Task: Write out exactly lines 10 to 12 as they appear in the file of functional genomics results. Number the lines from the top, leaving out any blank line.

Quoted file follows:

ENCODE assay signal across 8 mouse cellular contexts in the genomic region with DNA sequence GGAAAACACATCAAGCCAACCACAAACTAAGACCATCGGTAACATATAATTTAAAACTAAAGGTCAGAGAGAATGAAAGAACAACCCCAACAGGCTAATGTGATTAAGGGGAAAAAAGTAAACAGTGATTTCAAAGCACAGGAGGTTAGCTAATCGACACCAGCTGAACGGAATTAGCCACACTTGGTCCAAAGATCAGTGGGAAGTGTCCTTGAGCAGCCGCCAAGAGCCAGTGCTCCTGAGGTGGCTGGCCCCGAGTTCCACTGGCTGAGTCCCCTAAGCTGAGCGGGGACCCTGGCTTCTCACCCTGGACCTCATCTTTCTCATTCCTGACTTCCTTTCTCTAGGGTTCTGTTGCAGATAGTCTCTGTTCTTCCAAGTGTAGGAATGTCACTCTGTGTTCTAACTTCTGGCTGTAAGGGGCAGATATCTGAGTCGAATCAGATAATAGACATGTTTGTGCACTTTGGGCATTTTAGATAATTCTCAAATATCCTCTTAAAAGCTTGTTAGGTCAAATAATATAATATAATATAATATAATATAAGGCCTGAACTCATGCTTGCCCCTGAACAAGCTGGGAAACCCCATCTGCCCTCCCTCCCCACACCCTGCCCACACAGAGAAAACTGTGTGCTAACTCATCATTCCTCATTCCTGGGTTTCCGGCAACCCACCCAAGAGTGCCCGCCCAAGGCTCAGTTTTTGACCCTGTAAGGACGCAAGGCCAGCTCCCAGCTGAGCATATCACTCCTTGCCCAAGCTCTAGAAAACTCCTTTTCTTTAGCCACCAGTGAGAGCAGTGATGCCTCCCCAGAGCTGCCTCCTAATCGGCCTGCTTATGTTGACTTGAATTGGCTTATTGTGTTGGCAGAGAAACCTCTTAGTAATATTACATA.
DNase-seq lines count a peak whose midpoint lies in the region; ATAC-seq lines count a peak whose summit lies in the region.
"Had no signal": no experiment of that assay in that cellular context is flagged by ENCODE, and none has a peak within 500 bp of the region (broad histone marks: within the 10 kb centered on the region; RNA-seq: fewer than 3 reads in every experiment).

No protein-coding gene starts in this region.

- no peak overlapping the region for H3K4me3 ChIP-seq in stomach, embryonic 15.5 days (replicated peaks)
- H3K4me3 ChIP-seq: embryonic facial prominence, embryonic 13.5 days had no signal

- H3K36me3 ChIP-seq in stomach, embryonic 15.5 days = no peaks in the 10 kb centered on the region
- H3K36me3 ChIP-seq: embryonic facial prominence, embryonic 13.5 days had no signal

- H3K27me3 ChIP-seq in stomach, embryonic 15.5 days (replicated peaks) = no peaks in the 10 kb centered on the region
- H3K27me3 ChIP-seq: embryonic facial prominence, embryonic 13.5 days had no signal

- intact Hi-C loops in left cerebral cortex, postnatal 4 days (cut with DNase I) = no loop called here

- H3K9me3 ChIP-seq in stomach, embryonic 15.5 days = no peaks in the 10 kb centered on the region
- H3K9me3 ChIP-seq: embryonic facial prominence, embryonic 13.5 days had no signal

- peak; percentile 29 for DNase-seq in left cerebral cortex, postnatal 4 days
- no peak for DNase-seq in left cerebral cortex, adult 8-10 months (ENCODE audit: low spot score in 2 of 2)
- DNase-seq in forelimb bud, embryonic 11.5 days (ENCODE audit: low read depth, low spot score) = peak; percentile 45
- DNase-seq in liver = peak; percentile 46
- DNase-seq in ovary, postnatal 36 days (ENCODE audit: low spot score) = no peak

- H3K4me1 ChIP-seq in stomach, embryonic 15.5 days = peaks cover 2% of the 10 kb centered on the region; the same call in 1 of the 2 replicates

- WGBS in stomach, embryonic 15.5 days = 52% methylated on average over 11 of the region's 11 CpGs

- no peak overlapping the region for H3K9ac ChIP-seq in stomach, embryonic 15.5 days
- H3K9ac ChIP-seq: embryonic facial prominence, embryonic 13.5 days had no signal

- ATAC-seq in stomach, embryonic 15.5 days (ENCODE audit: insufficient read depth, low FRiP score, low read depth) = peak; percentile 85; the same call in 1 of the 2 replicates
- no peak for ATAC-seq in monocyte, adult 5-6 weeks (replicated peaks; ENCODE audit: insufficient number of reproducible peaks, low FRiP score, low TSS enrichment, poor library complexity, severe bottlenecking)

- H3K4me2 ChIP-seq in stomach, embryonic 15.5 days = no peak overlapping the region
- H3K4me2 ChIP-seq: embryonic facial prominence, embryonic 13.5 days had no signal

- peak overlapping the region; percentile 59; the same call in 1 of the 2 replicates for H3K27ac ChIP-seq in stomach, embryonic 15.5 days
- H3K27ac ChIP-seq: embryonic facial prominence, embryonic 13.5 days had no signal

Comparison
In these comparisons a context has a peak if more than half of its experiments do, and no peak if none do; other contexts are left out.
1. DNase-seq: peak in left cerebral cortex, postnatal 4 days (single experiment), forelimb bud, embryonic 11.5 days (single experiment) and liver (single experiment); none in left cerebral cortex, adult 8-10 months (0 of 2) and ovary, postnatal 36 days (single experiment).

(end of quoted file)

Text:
- H3K27me3 ChIP-seq: embryonic facial prominence, embryonic 13.5 days had no signal

- intact Hi-C loops in left cerebral cortex, postnatal 4 days (cut with DNase I) = no loop called here

- H3K9me3 ChIP-seq in stomach, embryonic 15.5 days = no peaks in the 10 kb centered on the region